The sermon, “Four O’clock in the Morning Courage” gives away its theme in the title. He took his text from Luke 9:51 where Jesus is going to face the crucifixion. He knows what is in store for him and the greatest quality of it all was his sense of courage. It is a cold-blooded courage that usually has no one watching. It is a place where one does what he is supposed to do regardless of the situation.
• Four O’clock in the Morning Courage is bearing untold grief for the loss of a loved one.
• Four O’clock in the Morning Courage is taking care of a family member who has a long debilitating illness.
• Four O’clock in the Morning Courage is dealing with severe financial setbacks.
• Four O’clock in the Morning Courage is fighting things out to the finish.
• Four O’clock in the Morning Courage is ignoring the odds and facing it down with honor.
• Four O’clock in the Morning Courage is overcoming a difficult childhood.
• Four O’clock in the Morning Courage is what is demonstrated by a lot of parents, Sunday School teachers, and those who live the rank and file of life and they face life and get the best of it.
• Four O’clock in the Morning Courage is a young married couple pressing through obstacles of life while they have to endure wagging heads and tongues.
• Four O’clock in the Morning Courage a young person living for the Lord in a school when no one else around them is.
God is aware of the struggles of those who manifest this kind of courage and the angels observe but the eyes of all others are never aware of the difficulty they face. Esther had this kind of courage when she said, “If I perish, I perish!” Job had this kind of courage when he said, “Though He slay me, yet will I trust him!” The Lord set his face like a flint to go on.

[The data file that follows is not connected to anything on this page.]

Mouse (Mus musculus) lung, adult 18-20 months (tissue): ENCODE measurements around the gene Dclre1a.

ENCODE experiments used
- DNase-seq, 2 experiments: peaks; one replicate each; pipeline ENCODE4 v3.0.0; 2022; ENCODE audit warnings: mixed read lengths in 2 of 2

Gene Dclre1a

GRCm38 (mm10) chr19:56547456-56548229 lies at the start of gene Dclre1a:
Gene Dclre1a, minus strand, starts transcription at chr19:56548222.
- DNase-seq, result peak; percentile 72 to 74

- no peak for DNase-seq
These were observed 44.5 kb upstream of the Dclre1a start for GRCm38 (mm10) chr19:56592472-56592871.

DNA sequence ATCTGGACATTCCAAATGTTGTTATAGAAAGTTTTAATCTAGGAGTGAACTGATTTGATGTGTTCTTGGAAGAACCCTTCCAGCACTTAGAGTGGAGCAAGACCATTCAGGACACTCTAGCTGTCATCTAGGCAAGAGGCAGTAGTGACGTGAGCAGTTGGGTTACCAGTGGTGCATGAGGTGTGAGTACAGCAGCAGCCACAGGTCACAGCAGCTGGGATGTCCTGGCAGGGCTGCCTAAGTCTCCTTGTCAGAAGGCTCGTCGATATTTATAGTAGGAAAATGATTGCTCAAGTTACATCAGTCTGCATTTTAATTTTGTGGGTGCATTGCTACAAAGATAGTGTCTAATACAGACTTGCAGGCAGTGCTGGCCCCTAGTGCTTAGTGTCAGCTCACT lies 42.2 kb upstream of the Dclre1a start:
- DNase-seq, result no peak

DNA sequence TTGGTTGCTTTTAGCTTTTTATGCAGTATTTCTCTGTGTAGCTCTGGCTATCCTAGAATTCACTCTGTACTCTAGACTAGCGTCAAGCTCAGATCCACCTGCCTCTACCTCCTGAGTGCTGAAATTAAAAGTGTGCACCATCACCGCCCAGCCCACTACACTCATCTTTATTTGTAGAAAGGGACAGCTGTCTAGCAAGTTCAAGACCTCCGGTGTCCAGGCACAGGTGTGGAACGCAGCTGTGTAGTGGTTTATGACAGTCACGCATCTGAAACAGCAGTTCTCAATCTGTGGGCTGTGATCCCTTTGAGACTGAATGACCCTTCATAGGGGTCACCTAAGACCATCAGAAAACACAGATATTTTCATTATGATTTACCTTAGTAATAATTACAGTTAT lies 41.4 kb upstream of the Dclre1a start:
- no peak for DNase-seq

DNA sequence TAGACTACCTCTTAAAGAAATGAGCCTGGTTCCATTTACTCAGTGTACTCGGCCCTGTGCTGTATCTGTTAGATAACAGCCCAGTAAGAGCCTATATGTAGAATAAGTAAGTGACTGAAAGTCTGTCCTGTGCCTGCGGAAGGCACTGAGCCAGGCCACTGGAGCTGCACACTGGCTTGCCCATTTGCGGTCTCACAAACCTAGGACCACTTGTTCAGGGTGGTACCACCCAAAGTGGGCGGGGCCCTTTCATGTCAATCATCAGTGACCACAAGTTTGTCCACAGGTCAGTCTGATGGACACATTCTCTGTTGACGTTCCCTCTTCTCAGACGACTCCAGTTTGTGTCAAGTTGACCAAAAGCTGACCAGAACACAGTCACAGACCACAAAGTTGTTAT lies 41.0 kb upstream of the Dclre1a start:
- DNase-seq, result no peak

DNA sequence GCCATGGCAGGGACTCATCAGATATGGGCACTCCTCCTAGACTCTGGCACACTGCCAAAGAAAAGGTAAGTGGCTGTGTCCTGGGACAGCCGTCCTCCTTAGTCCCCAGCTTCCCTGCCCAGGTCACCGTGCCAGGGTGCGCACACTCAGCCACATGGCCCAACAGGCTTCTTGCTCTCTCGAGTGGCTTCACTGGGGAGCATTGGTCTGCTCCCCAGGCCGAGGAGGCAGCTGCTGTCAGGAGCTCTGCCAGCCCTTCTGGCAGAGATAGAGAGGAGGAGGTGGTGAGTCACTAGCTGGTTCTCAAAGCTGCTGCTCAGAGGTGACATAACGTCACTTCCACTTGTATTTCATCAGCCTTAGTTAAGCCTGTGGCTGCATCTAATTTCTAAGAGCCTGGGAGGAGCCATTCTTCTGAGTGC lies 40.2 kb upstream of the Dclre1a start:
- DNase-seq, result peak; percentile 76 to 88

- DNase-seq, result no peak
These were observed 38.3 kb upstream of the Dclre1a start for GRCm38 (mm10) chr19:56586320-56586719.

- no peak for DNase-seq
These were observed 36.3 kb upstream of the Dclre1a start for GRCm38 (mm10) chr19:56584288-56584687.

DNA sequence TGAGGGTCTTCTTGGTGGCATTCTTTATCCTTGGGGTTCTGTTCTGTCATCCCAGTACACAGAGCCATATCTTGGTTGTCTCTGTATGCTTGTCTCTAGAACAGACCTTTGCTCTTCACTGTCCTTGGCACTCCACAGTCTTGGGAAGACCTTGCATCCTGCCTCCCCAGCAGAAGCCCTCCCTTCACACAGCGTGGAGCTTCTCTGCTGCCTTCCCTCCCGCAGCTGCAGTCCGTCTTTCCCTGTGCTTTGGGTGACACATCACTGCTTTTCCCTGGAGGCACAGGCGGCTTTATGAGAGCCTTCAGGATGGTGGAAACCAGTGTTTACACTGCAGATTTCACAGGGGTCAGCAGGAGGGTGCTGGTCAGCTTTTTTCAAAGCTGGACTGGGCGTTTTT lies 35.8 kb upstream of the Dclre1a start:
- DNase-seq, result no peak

Read about Emily Bronte and you will discover the actions of one who is filled with courage. She worked steadily despite a terrible dog bite, a fire that destroyed her home, and a host of other calamities of life. She wrote these words not long before her death, “No coward soul is mine, No trembler in the world's storm-troubled sphere: I see Heaven's glories shine, And faith shines equal, arming me from fear.”
You have to get back up again and again after you fall. Brother Harrell ended by saluting the congregation in Bridge City by telling them that many of them over the years had demonstrated tenacity that had inspired him.
I include another e-mail that I have lightly edited to remove some of the personal comments from Tim Delano who pastors in San Marcos, Texas:
My favorite sermon by Brother Harrell is a "A Call and a Burden" preached on 7-6-2003. It starts out with the words: "There is nothing more overrated than a burden". He goes on to say that many have followed a burden and have messed up their lives following that burden when they did not have a call. He also makes this statement: "When you answer the call of God then the burden will come." I tell many ministers that this is the sermon that they should listen to. In fact I would go as far as to say that every minister needs to listen to this sermon. Sitting in front of me are many more sermons that I have not listened to that I look forward to hearing. I have been blessed by the ministry of Brother Johnny Harrell.
More tomorrow. . . .
Thanks for reading. . .
Wednesday, March 16, 2011
The New Year, 2018, has brought along its share of nostalgia, hope, and a bit of retrospect as to how far down the road I have come. So...
Part 1—Hebrew-Greek KEY WORD Study Bible—AMG Publishers If you would be a serious expositor of God’s Word, you are constantly on th...
John Bunyan’s famous allegory Pilgrim’s Progress is filled with men and women who happened along the path of Christian as he has started ...